Climate and environment glossary – A–B

A–B | C–D | E | F–G | I–M | N–P | R–S | T–Z

1.5 degrees: the lower of the two targets to limit global average temperature increase set under the Paris Agreement. Climate scientists use ‘average global temperature rise’ as a way to measure how the climate has changed since the Industrial Revolution. They use computer models to test scenarios under different future climate conditions (see IPCC) so that the global community can set targets for global action to combat climate change. In 1997, when the first global treaty on reducing greenhouse gas emissions was agreed, the aim was to limit ‘global warming’ to no more than 2 degrees (2°C) above the pre-industrial level. By 2015, with a great deal more evidence available of climate change and its impacts the goal was to strengthen this to ‘avoid dangerous climate change by limiting global warming to well below 2°C and pursuing efforts to limit it to 1.5°C’.

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adaptation: communities, businesses, organisations, countries or regions making changes to ecological, social or economic systems in response to the actual or expected effects and impacts of climate change. Adaptations can range from building flood defences, setting up early warning systems for cyclones and switching to drought-resistant crops, to redesigning communication systems, business operations and government policies.


afforestation: creating new areas of forest on land that was not previously tree-covered. This is often promoted as universally positive (especially as a ‘carbon offsetting scheme’), but it is crucial to plant the right trees in the right places. For instance, a rush to plant fast-growing conifers on well-established peatland and heathland in the UK during the second half of the 20th century was ultimately halted once the true impact of damaging the existing peat bog carbon storage, or destroying rare or endangered habitats, was understood.

Anthropocene: an unofficial unit of geologic time, during which human activity is having a profound influence on climate and the environment. Many geologists and other scientists have suggested the Anthropocene began in 1950, when radioactive dust was widely scattered from nuclear bomb tests.

anthropogenic climate change: human-induced changes to the global atmosphere and therefore to global weather patterns via ‘global warming’, caused by burning fossil fuels and other practices that emit greenhouse gases (eg large-scale livestock farming, deforestation).


biodiversity: the biological variety and variability of life on Earth. Biodiversity tends to be measured by counting the number of species at the local level (eg by geographical region), but it can also be measured by assessing the number of genes in a given population. In 2017 scientists estimated that there are about 8.7 million species, but only around 1.2 million have been formally described.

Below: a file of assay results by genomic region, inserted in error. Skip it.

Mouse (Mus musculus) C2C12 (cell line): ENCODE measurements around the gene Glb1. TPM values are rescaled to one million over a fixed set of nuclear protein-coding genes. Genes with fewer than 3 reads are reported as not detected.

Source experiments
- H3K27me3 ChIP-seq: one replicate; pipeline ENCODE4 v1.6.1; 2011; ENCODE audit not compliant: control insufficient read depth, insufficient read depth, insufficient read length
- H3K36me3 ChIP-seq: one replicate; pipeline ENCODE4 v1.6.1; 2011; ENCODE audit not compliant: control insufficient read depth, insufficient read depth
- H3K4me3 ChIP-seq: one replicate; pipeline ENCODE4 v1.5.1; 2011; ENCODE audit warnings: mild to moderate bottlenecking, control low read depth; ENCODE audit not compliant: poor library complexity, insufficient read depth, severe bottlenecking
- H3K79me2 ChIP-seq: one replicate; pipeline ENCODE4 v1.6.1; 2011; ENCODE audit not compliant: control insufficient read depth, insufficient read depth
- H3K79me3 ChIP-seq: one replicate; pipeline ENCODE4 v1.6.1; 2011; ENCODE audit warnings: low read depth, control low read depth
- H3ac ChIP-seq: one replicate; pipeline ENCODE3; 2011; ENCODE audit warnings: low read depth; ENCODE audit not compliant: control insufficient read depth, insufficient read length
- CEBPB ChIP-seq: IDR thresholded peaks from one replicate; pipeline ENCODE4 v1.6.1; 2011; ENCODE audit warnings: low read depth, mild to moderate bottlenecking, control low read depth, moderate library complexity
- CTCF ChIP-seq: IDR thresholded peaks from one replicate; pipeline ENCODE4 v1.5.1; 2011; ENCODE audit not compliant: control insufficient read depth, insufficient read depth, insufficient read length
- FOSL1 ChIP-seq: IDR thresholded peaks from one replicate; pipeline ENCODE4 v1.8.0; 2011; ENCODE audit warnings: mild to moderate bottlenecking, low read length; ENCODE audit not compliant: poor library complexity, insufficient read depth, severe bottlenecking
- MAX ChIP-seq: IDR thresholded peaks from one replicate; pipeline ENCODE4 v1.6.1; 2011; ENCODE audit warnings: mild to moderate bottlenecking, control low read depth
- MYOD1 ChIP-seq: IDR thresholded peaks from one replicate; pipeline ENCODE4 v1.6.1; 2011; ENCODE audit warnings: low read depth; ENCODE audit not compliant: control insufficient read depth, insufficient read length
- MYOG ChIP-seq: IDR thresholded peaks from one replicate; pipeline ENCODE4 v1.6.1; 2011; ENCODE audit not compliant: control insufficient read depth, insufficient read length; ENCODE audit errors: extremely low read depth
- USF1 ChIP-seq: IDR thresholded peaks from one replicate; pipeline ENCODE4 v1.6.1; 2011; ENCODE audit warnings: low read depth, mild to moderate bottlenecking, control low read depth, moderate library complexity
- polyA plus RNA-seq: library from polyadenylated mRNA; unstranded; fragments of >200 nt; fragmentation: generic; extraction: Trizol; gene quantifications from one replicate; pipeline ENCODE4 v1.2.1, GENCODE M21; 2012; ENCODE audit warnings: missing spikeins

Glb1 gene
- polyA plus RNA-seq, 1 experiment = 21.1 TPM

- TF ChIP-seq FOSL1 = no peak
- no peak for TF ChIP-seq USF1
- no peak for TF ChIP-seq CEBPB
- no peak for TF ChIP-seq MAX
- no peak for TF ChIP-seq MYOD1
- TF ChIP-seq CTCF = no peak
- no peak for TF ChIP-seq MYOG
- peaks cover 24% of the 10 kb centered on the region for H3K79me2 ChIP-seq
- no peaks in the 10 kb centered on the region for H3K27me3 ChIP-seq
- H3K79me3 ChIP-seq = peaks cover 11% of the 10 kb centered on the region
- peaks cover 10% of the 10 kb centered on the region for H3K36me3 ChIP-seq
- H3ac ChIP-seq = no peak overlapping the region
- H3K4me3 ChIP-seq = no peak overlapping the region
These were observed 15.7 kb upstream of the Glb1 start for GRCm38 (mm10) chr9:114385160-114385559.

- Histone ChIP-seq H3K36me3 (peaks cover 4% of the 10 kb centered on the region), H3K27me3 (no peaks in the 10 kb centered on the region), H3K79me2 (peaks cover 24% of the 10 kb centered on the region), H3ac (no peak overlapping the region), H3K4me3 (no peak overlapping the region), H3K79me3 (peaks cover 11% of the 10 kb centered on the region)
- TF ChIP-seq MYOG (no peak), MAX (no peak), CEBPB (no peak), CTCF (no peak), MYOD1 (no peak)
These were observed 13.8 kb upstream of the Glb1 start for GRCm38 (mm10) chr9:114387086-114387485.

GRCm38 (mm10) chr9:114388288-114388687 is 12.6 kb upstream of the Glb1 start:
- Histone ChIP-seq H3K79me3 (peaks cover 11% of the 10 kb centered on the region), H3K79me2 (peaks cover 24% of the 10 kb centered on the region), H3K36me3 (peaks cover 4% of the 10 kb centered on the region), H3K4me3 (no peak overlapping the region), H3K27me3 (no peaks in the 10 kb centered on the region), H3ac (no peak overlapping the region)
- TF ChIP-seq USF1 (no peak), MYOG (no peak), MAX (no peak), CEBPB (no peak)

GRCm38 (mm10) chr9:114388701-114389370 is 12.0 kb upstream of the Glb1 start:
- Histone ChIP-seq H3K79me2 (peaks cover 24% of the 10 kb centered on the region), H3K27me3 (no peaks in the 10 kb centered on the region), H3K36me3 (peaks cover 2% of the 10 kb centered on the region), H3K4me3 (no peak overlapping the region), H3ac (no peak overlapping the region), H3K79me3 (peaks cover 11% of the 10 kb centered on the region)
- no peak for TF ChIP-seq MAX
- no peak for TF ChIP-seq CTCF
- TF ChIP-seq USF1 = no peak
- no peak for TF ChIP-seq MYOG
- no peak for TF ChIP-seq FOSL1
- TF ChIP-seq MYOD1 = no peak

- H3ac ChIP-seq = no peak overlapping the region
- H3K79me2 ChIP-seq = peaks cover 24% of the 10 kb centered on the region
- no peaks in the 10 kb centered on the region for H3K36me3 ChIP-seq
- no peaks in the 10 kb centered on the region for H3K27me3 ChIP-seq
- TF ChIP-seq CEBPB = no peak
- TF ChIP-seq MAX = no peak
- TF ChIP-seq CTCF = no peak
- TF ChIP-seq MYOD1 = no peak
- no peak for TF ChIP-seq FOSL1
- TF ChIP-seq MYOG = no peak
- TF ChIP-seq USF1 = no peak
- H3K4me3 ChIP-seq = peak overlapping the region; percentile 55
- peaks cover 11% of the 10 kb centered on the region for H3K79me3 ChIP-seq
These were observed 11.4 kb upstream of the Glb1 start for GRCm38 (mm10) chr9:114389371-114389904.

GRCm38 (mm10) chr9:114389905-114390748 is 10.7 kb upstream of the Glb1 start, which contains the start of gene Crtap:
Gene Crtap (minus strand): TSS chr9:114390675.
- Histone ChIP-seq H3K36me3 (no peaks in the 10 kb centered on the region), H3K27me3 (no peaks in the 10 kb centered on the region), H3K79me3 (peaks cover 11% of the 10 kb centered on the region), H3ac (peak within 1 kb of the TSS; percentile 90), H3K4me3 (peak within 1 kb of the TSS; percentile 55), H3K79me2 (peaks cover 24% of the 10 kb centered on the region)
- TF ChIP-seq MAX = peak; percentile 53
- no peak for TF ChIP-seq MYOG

bioeconomy: economic activity centred on harvesting renewable resources (in a sustainable manner) from land, fisheries and aquaculture environments and converting them into food and animal feed, or using them as raw materials for the pulp and paper industries and parts of the chemical, biotechnological and energy industries.

biomass/biofuel: organic material (biomass) such as certain crops, wood chips and animal waste, collected or grown specifically to be used as biofuels, either directly (eg woodchip-based heating systems) or indirectly (eg converted into ethanol or biodiesel). Biofuels are regarded as ‘renewable’ because they are quick to grow and they displace the use of fossil fuels that have been stored underground for millennia. They are sometimes also classed as ‘carbon neutral’ (taking in carbon dioxide from the atmosphere as they grow, then releasing the same amount when they are burned). However, this is controversial because some are grown on land suitable for growing food, and the vast quantities needed mean habitats are destroyed in favour of monoculture crops (eg miscanthus). There are also significant implications for water resources.

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bioregion: a region defined by characteristics of the natural environment, such as mountains and bodies of water, rather than by human divisions such as political boundaries.

biosphere: the ‘zone of life on Earth’, also known as the ecosphere (ie the sum of all ecosystems of the world).

birthstrikers: a movement of women who have chosen not to have children as a protest in response to the climate crisis and perceived collapse of civilisation.

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